Depression and drug abuse will drag us through an all time new low, but blue is a color that was meant for the sky. Why is it that we constantly justify everything negative that this dreaded disease has brought into our lives? As addicts and alcoholics, we look to the substance to fill this hole inside of us because something is missing. Strangely enough, all the drug abuse has done is made us feel emptier than before. That is the definition of irony and insanity rolled up into one sick joke.  

The sickness of alcoholic thinking is it wants us to remember all the wonderful highs and drunken nights that we claim to have had fun in. The sick part is that mentally, depression and drug abuse want us to forget about all the nights we cried ourselves to sleep. Clinical depression will literally squeeze you like a boa constrictor that you can’t shake off. It will help you to forget all the days that an empty bottle and a dull rusty syringe were your best friends.

Eventually, depression and drug abuse will show us a path where death is the end product to ending this “uncomfortable madness.” We must clip this wick and prevent the candle from burning out too early.

depressed alcoholic man

Find Your Tail Eeyore

Depression and drug abuse can affect all addicts and alcoholics differently. It’s estimated that roughly 10% of addicts and alcoholics deal with the mental disorder of clinical depression coupled with their alcoholism– yet this is a sandwich that must be eaten in separate pieces. Those dealing with this power couple of mental disorders are usually

  • Middle-aged adults between the ages of 45 and 64
  • Females
  • African Americans and Hispanics
  • People who are unable to work or who are chronically unemployed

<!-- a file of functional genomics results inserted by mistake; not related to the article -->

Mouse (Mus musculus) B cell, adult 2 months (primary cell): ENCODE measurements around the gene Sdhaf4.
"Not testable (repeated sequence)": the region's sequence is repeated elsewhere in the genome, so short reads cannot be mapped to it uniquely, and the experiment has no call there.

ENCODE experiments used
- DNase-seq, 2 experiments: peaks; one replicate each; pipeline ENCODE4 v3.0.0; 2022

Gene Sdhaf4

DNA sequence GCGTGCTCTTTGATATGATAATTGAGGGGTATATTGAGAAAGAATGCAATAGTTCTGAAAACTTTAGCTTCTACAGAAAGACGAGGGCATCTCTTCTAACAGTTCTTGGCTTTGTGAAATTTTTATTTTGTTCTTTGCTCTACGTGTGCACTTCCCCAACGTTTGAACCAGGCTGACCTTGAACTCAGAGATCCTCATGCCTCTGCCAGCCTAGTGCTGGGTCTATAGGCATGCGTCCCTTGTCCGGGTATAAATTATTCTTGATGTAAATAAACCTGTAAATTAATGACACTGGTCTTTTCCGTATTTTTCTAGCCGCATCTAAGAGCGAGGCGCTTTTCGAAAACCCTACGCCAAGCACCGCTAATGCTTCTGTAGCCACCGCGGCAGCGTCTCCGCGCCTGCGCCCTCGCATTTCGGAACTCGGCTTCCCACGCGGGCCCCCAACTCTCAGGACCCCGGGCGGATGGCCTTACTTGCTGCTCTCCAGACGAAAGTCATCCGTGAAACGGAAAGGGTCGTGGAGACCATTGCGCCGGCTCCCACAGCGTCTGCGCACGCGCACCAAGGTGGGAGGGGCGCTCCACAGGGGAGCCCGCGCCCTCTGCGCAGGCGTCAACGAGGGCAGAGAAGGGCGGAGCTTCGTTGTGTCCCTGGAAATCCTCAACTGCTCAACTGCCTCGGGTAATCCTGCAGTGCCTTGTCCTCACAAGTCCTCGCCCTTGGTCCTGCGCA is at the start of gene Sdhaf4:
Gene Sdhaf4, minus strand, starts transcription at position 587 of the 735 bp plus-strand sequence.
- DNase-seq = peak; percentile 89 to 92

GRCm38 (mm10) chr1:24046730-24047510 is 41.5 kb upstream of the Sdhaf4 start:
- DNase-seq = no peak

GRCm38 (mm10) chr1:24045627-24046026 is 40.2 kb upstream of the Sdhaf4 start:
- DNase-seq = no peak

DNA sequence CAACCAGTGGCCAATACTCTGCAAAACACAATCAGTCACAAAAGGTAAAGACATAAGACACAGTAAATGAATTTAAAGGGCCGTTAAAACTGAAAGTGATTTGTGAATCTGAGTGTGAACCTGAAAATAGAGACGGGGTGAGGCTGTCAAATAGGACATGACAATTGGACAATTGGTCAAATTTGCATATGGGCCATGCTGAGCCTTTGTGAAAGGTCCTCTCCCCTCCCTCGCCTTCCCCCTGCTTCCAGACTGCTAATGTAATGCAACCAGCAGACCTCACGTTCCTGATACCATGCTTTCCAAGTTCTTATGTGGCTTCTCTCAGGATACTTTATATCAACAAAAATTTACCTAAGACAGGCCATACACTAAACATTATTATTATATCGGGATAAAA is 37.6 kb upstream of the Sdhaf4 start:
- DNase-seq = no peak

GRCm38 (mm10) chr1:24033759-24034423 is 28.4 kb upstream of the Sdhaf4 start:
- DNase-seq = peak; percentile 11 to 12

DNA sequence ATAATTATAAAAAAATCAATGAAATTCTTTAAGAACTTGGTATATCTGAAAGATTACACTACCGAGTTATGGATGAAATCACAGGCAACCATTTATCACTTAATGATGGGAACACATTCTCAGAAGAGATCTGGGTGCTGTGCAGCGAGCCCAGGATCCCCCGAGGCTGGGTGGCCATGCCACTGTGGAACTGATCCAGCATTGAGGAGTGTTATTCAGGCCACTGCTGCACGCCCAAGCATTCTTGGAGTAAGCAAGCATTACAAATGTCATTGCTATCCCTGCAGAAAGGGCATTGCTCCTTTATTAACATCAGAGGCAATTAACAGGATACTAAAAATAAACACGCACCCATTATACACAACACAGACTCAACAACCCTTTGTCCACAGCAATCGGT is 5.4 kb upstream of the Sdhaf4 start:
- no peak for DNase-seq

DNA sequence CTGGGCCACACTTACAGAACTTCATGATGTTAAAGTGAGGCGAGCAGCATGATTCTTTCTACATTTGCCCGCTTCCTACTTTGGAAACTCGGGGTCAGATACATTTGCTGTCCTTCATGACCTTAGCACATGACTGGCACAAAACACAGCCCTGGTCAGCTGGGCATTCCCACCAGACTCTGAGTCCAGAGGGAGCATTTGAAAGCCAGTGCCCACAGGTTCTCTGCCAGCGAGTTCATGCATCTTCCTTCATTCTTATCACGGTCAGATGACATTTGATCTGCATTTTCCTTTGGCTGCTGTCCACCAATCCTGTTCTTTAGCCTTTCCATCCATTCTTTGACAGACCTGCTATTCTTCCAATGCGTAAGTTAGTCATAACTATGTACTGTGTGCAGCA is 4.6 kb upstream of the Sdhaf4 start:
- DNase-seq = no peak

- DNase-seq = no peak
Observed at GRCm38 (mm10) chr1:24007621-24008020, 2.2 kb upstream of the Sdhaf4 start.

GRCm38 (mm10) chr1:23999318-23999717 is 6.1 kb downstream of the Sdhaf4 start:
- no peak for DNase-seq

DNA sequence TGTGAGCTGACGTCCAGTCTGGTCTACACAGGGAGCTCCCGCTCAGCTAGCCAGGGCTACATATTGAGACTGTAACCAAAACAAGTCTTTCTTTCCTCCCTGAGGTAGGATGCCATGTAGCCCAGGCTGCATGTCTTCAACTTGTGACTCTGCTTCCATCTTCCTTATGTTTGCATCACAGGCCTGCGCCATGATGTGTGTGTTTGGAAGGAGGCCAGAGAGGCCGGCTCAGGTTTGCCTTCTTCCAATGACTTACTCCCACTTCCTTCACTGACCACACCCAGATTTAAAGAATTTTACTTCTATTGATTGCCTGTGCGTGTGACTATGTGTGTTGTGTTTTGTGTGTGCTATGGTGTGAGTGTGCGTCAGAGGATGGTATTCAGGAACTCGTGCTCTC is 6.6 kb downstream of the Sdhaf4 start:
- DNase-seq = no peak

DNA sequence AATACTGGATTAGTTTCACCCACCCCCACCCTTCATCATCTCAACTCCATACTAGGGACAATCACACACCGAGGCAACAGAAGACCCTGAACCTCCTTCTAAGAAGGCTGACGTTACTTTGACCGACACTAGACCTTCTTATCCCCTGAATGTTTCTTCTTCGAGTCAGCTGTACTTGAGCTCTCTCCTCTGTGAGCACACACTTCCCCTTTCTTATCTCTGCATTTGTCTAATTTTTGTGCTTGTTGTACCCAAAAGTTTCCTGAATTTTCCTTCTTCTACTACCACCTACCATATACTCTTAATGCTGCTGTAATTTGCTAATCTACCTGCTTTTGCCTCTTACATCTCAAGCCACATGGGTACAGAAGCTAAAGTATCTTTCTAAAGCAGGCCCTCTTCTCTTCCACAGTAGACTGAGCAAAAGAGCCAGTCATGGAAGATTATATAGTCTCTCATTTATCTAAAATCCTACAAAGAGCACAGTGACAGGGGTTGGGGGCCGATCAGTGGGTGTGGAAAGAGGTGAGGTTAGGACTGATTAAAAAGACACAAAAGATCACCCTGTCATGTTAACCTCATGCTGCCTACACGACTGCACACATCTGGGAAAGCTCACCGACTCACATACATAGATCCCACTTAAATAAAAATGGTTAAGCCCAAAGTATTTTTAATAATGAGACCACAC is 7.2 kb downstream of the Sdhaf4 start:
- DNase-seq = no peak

• People who lack private medical insurance or public health benefits

Recognizing and admitting one’s addictive tendencies is a bit of a different game than just battling clinical depression. The two together will powerhouse you- but it’s about perseverance and seeing the greater good thru the fog.

To admit one is an addict or alcoholic is the easy part. To accept it and realize there is no other direction this thing can take you- that is where the revelations begin. Sometimes this overwhelming feeling of rock bottom will need to hit.  This, for myself and many, is what it takes to commit to sobriety and attacking clinical depression. It is also what it takes to throw many over the edge and into a casket.

Remember: Love Yourself

It’s unfortunate how such thinking just takes over like it does, and for some, it goes on for years and years and years. As mentioned previously, some addicts and alcoholics never find a solution to the problem and end up enduring the torment that depression and drug abuse bring up until that last breath. To admit out loud that you have run all other options into the ground and have accepted your desperation may be what it takes to make some final changes.

There are different solutions to each problem and all battling depression and drug abuse are not doomed to wander the earth in an uncomfortable stupor.

Regular psychiatric visits or attending Alcoholics or Narcotics Anonymous meetings can be a godsend for those who truly want to keep moving forward. Our chemical usage will only make us more depressed, and depression will make us want to use. Irony at its finest. When that heavy negative hold comes over you- it’s imperative to remember that nothing is permanent in life except for death. Call yourself out and do everything in your power to feel like the miracle of life that you actually are. Do not roll your eyes- you are the greatest miracle in the world if you want to be.

End of the Line

Life likes to sneak up on people but depression and drug abuse will grab you up by the ankles and flip your whole world upside down. It gets old quick- but there are alternatives to being chemically dependent. If you or a loved one is struggling with chemical dependency and are ready for help, please call 1-888-481-1993 or visit www.coastaldetox.com.  We are ready to give you any suggestions possible and set you or your loved one on a path that we can all be proud of.